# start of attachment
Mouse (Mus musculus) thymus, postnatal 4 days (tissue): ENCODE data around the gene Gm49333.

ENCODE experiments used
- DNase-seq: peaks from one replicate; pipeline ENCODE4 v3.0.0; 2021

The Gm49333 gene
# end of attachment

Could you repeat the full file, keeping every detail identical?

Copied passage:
Mouse (Mus musculus) thymus, postnatal 4 days (tissue): ENCODE data around the gene Gm49333.

ENCODE experiments used
- DNase-seq: peaks from one replicate; pipeline ENCODE4 v3.0.0; 2021

The Gm49333 gene